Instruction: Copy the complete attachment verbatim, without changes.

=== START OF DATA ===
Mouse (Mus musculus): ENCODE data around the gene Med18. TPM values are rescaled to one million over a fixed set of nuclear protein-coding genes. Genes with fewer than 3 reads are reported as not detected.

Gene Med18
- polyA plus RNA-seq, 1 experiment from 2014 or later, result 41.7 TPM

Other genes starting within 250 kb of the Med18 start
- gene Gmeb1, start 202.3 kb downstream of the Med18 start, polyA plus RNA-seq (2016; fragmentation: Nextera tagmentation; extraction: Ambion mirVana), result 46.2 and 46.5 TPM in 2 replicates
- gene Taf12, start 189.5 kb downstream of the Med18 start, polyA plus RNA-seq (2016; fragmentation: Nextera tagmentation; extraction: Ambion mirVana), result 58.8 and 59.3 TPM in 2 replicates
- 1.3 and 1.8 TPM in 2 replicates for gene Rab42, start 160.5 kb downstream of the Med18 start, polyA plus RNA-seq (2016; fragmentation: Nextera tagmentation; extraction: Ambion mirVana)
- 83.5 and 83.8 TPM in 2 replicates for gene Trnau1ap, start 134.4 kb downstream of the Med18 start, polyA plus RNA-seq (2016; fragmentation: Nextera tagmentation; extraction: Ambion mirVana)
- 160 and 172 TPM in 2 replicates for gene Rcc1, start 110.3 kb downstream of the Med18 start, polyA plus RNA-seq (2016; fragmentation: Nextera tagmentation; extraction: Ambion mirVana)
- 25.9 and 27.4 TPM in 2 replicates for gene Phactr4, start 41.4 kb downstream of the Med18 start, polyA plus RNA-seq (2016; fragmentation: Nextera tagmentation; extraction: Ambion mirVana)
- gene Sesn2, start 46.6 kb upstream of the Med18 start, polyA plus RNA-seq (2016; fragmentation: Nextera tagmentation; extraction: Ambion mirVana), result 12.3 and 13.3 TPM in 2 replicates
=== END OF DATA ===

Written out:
Mouse (Mus musculus): ENCODE data around the gene Med18. TPM values are rescaled to one million over a fixed set of nuclear protein-coding genes. Genes with fewer than 3 reads are reported as not detected.

Gene Med18
- polyA plus RNA-seq, 1 experiment from 2014 or later, result 41.7 TPM

Other genes starting within 250 kb of the Med18 start
- gene Gmeb1, start 202.3 kb downstream of the Med18 start, polyA plus RNA-seq (2016; fragmentation: Nextera tagmentation; extraction: Ambion mirVana), result 46.2 and 46.5 TPM in 2 replicates
- gene Taf12, start 189.5 kb downstream of the Med18 start, polyA plus RNA-seq (2016; fragmentation: Nextera tagmentation; extraction: Ambion mirVana), result 58.8 and 59.3 TPM in 2 replicates
- 1.3 and 1.8 TPM in 2 replicates for gene Rab42, start 160.5 kb downstream of the Med18 start, polyA plus RNA-seq (2016; fragmentation: Nextera tagmentation; extraction: Ambion mirVana)
- 83.5 and 83.8 TPM in 2 replicates for gene Trnau1ap, start 134.4 kb downstream of the Med18 start, polyA plus RNA-seq (2016; fragmentation: Nextera tagmentation; extraction: Ambion mirVana)
- 160 and 172 TPM in 2 replicates for gene Rcc1, start 110.3 kb downstream of the Med18 start, polyA plus RNA-seq (2016; fragmentation: Nextera tagmentation; extraction: Ambion mirVana)
- 25.9 and 27.4 TPM in 2 replicates for gene Phactr4, start 41.4 kb downstream of the Med18 start, polyA plus RNA-seq (2016; fragmentation: Nextera tagmentation; extraction: Ambion mirVana)
- gene Sesn2, start 46.6 kb upstream of the Med18 start, polyA plus RNA-seq (2016; fragmentation: Nextera tagmentation; extraction: Ambion mirVana), result 12.3 and 13.3 TPM in 2 replicates